In the north east, as well as in other parts of the country, an intriguing mystery has lingered on for decades: do big cats – such as pumas, panthers and lynxes – stalk our countryside? 

Numerous people swear they have caught sight of such animals. One notorious north-east beast was the ‘Durham Puma’.

In the 1990s, people reported seeing a puma-like animal in the more remote parts of County Durham and around river banks. In 1995, a big cat-like creature was caught on film carrying a rabbit in its mouth and large paw prints were apparently found near the River Tees.

In 2005, a farmer claimed the Durham Puma had torn the heads off twelve of his sheep.

Between 2011 and 2014, there were 13 big cat sightings in the Durham and Northumbria police areas. In the last five years, the creatures have been spotted in locations such as Consett, Spennymoor, Morpeth, Ashington and Berwick. 

Some people trace Britain’s wild big cats back to a piece of legislation in the 1970s. In 1977, the Dangerous Wild Animals Act was passed to regulate the then-fashionable practice of keeping exotic creatures as pets. 

The owners of certain animals – including big cats – were forced to apply for licences, to make clear to the authorities where and how their animals were kept, and to take out liability insurance policies.

Many owners, it is argued, decided this was all far too much hassle and released their pets into the wild.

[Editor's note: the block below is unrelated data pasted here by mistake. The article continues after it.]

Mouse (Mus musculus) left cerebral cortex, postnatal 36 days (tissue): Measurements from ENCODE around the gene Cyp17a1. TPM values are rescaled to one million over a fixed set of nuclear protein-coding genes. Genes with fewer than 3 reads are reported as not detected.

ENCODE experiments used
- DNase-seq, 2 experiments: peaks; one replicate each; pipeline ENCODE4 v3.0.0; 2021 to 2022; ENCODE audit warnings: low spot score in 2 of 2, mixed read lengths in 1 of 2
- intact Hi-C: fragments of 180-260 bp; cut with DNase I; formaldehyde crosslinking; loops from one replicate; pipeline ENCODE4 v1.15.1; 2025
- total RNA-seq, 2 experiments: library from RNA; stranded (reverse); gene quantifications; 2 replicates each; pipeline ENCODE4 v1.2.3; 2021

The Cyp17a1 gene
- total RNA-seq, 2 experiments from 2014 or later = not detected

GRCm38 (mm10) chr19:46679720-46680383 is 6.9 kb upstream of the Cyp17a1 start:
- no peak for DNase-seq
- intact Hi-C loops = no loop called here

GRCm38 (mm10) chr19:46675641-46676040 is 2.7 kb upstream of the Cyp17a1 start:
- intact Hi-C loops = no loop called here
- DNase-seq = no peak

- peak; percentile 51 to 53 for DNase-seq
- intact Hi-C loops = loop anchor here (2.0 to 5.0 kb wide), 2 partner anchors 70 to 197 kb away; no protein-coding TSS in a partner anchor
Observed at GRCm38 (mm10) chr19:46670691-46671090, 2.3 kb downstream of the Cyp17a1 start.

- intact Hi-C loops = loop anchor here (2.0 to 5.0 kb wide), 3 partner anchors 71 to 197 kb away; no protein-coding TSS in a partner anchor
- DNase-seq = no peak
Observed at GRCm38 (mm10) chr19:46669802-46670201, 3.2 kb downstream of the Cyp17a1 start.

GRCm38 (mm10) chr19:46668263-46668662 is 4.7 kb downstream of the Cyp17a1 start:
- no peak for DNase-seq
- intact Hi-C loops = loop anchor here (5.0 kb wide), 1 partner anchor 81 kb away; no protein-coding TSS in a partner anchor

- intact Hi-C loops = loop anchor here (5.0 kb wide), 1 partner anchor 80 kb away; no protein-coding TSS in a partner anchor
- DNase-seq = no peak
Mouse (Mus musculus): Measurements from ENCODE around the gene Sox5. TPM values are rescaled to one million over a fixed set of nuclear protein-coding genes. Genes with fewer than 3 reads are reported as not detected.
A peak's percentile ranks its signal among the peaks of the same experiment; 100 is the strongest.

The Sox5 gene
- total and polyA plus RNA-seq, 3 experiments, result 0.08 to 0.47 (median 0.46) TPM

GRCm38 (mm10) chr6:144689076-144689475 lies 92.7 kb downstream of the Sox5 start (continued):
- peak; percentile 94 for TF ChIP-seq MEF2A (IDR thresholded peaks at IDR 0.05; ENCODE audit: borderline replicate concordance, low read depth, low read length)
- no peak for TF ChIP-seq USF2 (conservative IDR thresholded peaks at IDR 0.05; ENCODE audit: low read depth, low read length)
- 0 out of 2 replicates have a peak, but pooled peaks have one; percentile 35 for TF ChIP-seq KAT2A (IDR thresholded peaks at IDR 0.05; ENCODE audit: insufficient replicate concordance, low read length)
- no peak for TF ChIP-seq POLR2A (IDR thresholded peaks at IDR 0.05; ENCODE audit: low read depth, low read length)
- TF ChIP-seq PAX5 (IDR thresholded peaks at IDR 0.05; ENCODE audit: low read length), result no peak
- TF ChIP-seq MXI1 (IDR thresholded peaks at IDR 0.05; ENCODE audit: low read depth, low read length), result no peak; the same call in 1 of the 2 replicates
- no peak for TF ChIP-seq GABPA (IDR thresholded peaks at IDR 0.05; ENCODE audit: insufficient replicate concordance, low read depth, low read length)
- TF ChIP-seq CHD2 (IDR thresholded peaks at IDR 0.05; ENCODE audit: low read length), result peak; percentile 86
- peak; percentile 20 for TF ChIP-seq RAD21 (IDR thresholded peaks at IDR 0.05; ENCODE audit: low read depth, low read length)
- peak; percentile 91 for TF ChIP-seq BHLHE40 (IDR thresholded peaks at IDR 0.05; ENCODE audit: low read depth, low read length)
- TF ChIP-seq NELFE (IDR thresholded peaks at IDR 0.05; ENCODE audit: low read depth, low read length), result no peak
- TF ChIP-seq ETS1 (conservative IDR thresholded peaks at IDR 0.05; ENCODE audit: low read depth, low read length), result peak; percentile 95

A small number of big cats have indeed been found roaming the British countryside. In 1980, a puma was captured in Inverness-shire, Scotland. The puma, which was then kept in a zoo, is not thought to have lived in the wild for long as it enjoyed human contact, including being tickled.

In 1991, a Eurasian Lynx was shot near Norwich after it had killed around 15 sheep and in 2001 a young Eurasian Lynx was captured in Cricklewood, North London, and placed in London Zoo. 

The number of big cat sightings has dramatically declined in recent years, both in the north east and nationally. Could this be because the big cats that were released around forty years ago – and any offspring they managed to have – are now dying off?

There are sceptics, however, who cast doubt on the authenticity of most of Britain’s big cat sightings.  

They argue that it is difficult for big cats to live undetected in the wild for long periods in Britain and that many ‘big cat’ sightings are probably no more than large domestic moggies seen from a certain angle and in a certain light.

Certain big cat rumours have been shown to be false. The ‘Hampshire Tiger’ turned out to be a cuddly toy while the ‘Essex Lion’ proved to be no more than a pet cat.

What do you think? Do you know anyone who’s seen a ‘big cat’? We look forward to reading your comments below.  

(Featured image courtesy of Phalinn Ooi, from Flickr Creative Commons)


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